[Quote: “According to relevant case law [Williams Le Roi v SSE & Salisbury DC [1993] JPL 1033], it is the date of commencement that determines the relevant GPDO a development is to be judged against. My attention was not drawn to any authority to support the Council’s proposition that by undertaking works to the outbuilding to make it wider in or around September 2015, it could no longer be judged against the GPDO 1995. In erecting the outbuilding, the appellant was undertaking a development permitted by the GPDO and where as in this instance no prior approval was required, there was no need for him to produce plans or details of the structure before commencement. Moreover, there is nothing in Schedule 2, Part 1 of the GPDO 1995 which required a development permitted by Class E to be carried out in the form that it commenced. In particular, there is nothing that prevented an addition to the foundations and floor slab of a Class E outbuilding being constructed as permitted development. Such an addition also has no effect on when development is deemed to have commenced for the purposes of s56(2) of the Act. Therefore, the appellant was within his rights to evolve the size and design of the outbuilding as his ideas changed during the protracted period of construction, including making enlargements, as long as the structure still satisfied the limitations in Schedule 2, Part 1, Class E of the GPDO 1995. [...] For the above reasons, in the absence of evidence which cast doubt on or made the appellant’s version of events less than probable, his evidence is persuasive and I afford it significant weight. Consequently, I find it more likely than not that the 2006 foundations commenced construction of the outbuilding, as they were comprised in the development. There is little evidence to indicate otherwise. As a result, there is no sound basis for concluding that the outbuilding should not be assessed against Schedule 2, Part 1, Class E of the GPDO 1995.”].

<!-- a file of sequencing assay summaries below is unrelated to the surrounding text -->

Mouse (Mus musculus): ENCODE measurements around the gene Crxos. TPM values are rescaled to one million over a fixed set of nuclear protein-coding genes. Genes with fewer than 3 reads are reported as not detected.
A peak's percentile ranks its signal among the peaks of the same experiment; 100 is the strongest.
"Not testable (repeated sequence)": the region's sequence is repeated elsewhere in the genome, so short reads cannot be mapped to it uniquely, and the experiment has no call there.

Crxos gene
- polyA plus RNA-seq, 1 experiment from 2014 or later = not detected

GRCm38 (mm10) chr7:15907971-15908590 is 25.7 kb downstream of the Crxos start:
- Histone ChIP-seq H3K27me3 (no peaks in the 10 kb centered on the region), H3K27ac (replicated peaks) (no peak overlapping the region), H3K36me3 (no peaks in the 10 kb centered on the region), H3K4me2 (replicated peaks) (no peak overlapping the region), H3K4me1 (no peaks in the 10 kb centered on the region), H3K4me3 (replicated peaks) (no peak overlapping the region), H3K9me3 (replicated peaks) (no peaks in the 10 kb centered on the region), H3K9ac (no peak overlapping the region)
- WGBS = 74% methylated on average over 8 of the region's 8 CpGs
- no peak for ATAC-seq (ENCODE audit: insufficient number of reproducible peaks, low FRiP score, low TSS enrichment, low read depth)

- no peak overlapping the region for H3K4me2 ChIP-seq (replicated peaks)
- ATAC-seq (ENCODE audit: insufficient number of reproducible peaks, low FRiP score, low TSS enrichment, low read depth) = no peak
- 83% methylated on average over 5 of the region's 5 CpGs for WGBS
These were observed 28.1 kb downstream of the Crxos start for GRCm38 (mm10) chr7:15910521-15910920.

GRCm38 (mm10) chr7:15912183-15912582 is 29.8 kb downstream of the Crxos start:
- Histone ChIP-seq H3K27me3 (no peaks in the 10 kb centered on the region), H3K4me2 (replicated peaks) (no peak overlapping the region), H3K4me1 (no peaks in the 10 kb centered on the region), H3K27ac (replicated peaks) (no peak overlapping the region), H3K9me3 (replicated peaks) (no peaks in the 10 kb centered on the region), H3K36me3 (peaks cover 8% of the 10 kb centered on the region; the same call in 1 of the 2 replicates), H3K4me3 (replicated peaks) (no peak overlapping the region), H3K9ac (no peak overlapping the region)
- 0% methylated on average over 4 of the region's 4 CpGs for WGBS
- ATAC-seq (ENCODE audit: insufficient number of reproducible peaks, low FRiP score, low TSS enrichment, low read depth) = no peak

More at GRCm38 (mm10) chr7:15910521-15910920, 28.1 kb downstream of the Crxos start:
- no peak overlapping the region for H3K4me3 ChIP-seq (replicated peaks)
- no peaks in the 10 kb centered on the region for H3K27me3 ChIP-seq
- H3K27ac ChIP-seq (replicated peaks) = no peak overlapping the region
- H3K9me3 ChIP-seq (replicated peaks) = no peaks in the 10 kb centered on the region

• For example, if a previous version of the GPDO was in force on the date the works were begun, but the GPDO is amended by the date the works are substantially completed, then the works should be assessed against the previous version of the GPDO. (*)
    [Note: The works were begun pre-15/04/2015, substantially completed post-15/04/2015, and the Inspector assessed the works against the pre-15/04/2015 version of the GPDO].
    [Quote: “Moreover, given the above context, the date when the outbuilding was substantially completed is of limited relevance in determining whether an LDC should be issued.”].
  • This appeal decision provides an example of where it was concluded that the works were begun by a certain point in time.
    [Conclusion: The outbuilding was begun before 15/04/2015].
    [Quote: “At s56(2), the Act provides that development shall be taken to have begun on the earliest date on which any material operation comprised in the development begins to be carried out. The definition of a ‘material operation’ at s56(4) includes at (b) the digging of a trench which is to contain the foundations, or part of the foundations, of a building. Consequently, the available evidence suggests that on the balance of probability, the foundations laid in April 2006 commenced construction of an outbuilding at the site. The central question is therefore, whether construction of the foundations commenced the outbuilding as it existed on the application date.”].

September 2019 - Code a01073 (appeal allowed):

  • [Note: To view these conclusions, please log onto the website as a member].

September 2019 - Code a01072 (appeal dismissed):

  • [Note: To view these conclusions, please log onto the website as a member].

Notes:

  • To view the conclusions, full summaries, and decision notices for any of the above appeals, please view the Part 1 of the GPDO - GENERAL Appeal Decisions document. As a member of the Planning Jungle website, you can view the decision notices for all of the appeals within the above document for no extra cost.
  • Any of the above conclusions marked with a "(*)" contradict other appeal decisions. The "Reference Section" within the above document indicates how many appeals have supported and contradicted each particular conclusion.